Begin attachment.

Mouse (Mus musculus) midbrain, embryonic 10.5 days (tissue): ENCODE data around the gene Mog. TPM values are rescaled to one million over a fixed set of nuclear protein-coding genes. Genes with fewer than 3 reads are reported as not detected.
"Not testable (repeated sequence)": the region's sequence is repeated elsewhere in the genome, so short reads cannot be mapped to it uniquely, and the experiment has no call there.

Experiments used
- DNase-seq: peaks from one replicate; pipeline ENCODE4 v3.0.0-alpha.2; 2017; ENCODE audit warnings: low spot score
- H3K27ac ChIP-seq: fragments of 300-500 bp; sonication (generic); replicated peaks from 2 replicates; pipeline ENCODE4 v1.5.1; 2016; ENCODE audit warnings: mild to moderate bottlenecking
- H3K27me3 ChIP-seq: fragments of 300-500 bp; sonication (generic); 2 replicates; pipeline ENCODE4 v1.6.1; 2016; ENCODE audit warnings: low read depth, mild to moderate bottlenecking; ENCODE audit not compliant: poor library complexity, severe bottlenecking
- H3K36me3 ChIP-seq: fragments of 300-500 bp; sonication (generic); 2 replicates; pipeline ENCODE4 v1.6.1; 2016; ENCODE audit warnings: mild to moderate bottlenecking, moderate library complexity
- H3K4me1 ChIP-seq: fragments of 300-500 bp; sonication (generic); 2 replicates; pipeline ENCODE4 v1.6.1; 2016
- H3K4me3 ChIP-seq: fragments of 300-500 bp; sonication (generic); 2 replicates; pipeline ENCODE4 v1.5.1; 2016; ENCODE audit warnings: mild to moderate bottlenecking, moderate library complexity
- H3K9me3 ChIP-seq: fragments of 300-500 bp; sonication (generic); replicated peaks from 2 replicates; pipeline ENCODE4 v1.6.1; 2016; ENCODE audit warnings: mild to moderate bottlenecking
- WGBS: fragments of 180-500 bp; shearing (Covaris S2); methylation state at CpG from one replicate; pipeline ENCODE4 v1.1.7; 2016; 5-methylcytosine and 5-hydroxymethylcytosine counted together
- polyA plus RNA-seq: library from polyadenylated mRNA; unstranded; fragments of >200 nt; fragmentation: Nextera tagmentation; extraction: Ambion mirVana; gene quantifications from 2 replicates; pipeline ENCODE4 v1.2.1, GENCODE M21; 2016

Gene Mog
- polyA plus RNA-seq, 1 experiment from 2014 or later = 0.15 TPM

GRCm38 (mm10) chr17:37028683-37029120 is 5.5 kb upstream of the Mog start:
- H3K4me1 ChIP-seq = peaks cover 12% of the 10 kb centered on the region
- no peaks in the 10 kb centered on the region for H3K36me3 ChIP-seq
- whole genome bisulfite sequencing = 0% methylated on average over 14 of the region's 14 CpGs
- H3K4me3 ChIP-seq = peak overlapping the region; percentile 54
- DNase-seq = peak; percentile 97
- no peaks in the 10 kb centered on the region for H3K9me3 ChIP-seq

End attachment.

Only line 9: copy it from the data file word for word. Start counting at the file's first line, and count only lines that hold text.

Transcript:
- H3K4me3 ChIP-seq: fragments of 300-500 bp; sonication (generic); 2 replicates; pipeline ENCODE4 v1.5.1; 2016; ENCODE audit warnings: mild to moderate bottlenecking, moderate library complexity